Future Energy Scenarios
The National Grid ESO (Electricity System Operator) has published its yearly Future Energy Scenarios (FES) report detailing four separate pathways that cover the future of energy to 2050 and beyond.
The ESO has taken onboard changes in policy, combined with technological progress and market forces, to create a range of credible scenarios. The scenarios have been modelled to reflect varying levels of decentralisation and the speed of decarbonisation.
Community Renewables (CE) – In this scenario there is a large focus on local energy schemes, boosting individual consumer engagement. Improved energy efficiency is a priority. Strong policy support promotes innovation and the transition towards renewables.
Consumer Evolution (CR) – This scenario sees a shift towards local generation and increased consumer engagement, like Community Renewables. However, a lack of strong policy direction means that progress is slow.
Two Degrees (TD) – Large-scale solutions are developed and consumers are provided with alternative heat and transport options. Priorities include increasing renewable capacity, improving energy efficiency and accelerating new technologies.
Steady Progression (SP) – This scenario evaluates the pace of the low-carbon transition at a rate comparable to today, slowing towards 2050.
Work on the FES 2019 document predates the UK government’s target for Net Zero emissions by 2050. Therefore, the scenarios follow the original Climate Change Act 2008 target of an 80% reduction in greenhouse emissions by 2050, compared to 1990 levels.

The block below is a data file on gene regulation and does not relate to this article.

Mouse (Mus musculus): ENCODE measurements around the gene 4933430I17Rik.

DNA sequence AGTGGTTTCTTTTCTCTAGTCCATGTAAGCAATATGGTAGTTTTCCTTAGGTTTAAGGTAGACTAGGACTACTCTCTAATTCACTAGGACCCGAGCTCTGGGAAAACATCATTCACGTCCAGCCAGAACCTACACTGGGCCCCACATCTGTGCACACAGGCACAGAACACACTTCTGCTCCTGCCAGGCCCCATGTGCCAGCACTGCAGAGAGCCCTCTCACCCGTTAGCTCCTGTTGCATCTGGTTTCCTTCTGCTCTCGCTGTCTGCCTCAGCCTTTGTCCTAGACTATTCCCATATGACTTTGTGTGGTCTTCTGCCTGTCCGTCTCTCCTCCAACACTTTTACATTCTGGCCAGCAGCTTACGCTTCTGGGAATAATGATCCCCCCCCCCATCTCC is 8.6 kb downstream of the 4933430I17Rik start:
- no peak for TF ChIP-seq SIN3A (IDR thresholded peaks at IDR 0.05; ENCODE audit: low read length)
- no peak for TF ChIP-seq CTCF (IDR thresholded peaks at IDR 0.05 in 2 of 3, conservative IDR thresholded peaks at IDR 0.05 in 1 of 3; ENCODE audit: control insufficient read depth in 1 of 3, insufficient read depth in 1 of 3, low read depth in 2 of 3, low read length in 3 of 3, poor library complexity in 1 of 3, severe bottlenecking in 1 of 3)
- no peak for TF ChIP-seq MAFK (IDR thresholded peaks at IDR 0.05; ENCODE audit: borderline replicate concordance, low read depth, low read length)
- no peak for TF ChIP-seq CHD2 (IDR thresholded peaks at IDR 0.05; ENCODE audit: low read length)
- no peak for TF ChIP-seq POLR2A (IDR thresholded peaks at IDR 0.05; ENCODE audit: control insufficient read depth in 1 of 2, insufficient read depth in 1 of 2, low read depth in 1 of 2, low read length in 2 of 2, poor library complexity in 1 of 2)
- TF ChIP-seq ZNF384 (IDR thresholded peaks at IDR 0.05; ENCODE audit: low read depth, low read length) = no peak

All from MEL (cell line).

Of the scenarios, Community Renewables and Two Degrees meet the 80% target with common themes of strong policy support and high consumer engagement. One of the main drivers in reducing the UK’s carbon emissions to date has been environmental legislation.
Is Net Zero likely?
The ESO included a Net Zero spotlight in the FES 2019 publication to reflect the recent Net Zero publication by the Committee on Climate Change (CCC).
Analysis in the FES 2019 report aligns with the Net Zero publication by the CCC. This states that reaching Net Zero carbon emissions by 2050 is achievable, but only through immediate action across all key technology and policy areas.
In this scenario, the ESO highlight that electrification of the industrial and commercial sectors is vital in reducing emissions. Carbon capture, usage and storage (CCUS) technologies also have an essential role to play.
At the 2019 Future Energy Scenarios Conference the new target was acknowledged and will likely be taken into account for the pathways modelling in FES 2020.
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